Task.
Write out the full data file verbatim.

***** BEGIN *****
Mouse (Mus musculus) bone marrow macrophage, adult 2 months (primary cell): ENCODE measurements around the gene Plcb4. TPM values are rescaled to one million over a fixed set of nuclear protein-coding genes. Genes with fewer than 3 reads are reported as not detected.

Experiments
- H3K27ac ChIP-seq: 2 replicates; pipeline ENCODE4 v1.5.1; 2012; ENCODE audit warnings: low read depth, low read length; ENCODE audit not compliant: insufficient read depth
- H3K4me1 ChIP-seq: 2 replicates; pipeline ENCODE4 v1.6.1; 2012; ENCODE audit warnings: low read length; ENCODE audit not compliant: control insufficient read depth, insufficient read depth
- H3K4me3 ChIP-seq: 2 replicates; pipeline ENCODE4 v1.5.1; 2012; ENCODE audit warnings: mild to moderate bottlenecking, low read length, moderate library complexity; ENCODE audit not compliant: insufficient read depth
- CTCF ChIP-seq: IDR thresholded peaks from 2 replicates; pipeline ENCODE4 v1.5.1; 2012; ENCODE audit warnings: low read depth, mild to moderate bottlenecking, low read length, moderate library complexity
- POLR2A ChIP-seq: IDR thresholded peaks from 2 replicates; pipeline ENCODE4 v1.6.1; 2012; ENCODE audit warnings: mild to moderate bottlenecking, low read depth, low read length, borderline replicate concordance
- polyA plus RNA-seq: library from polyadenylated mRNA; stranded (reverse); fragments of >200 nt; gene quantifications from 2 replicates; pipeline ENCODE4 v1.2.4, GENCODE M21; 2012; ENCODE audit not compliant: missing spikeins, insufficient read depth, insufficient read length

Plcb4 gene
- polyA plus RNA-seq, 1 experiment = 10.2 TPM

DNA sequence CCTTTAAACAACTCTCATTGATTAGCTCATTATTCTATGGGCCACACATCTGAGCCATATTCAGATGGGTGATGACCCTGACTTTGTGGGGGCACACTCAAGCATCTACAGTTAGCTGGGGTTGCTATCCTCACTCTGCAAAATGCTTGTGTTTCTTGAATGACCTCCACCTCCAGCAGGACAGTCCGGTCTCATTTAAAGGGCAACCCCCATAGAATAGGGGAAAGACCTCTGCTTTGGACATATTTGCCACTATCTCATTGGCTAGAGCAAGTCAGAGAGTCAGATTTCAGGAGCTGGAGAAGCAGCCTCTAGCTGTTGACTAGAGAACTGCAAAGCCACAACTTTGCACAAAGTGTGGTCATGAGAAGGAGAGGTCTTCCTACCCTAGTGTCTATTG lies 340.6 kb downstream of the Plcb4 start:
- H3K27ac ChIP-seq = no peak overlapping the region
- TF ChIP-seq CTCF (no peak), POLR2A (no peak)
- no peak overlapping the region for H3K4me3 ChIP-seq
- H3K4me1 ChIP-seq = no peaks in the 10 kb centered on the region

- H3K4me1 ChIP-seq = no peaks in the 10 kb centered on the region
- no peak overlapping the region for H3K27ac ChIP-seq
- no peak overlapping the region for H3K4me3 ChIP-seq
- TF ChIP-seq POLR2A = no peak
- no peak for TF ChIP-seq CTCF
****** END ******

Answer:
Mouse (Mus musculus) bone marrow macrophage, adult 2 months (primary cell): ENCODE measurements around the gene Plcb4. TPM values are rescaled to one million over a fixed set of nuclear protein-coding genes. Genes with fewer than 3 reads are reported as not detected.

Experiments
- H3K27ac ChIP-seq: 2 replicates; pipeline ENCODE4 v1.5.1; 2012; ENCODE audit warnings: low read depth, low read length; ENCODE audit not compliant: insufficient read depth
- H3K4me1 ChIP-seq: 2 replicates; pipeline ENCODE4 v1.6.1; 2012; ENCODE audit warnings: low read length; ENCODE audit not compliant: control insufficient read depth, insufficient read depth
- H3K4me3 ChIP-seq: 2 replicates; pipeline ENCODE4 v1.5.1; 2012; ENCODE audit warnings: mild to moderate bottlenecking, low read length, moderate library complexity; ENCODE audit not compliant: insufficient read depth
- CTCF ChIP-seq: IDR thresholded peaks from 2 replicates; pipeline ENCODE4 v1.5.1; 2012; ENCODE audit warnings: low read depth, mild to moderate bottlenecking, low read length, moderate library complexity
- POLR2A ChIP-seq: IDR thresholded peaks from 2 replicates; pipeline ENCODE4 v1.6.1; 2012; ENCODE audit warnings: mild to moderate bottlenecking, low read depth, low read length, borderline replicate concordance
- polyA plus RNA-seq: library from polyadenylated mRNA; stranded (reverse); fragments of >200 nt; gene quantifications from 2 replicates; pipeline ENCODE4 v1.2.4, GENCODE M21; 2012; ENCODE audit not compliant: missing spikeins, insufficient read depth, insufficient read length

Plcb4 gene
- polyA plus RNA-seq, 1 experiment = 10.2 TPM

DNA sequence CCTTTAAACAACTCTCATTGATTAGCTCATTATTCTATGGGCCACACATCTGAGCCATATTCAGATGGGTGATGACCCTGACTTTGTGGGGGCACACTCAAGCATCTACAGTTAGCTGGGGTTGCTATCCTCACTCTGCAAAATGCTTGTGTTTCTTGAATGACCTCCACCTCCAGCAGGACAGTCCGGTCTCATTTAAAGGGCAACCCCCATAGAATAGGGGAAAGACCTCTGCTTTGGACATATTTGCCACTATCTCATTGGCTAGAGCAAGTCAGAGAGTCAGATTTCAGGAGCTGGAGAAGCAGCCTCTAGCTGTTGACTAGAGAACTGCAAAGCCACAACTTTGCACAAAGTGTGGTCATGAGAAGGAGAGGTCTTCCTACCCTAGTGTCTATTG lies 340.6 kb downstream of the Plcb4 start:
- H3K27ac ChIP-seq = no peak overlapping the region
- TF ChIP-seq CTCF (no peak), POLR2A (no peak)
- no peak overlapping the region for H3K4me3 ChIP-seq
- H3K4me1 ChIP-seq = no peaks in the 10 kb centered on the region

- H3K4me1 ChIP-seq = no peaks in the 10 kb centered on the region
- no peak overlapping the region for H3K27ac ChIP-seq
- no peak overlapping the region for H3K4me3 ChIP-seq
- TF ChIP-seq POLR2A = no peak
- no peak for TF ChIP-seq CTCF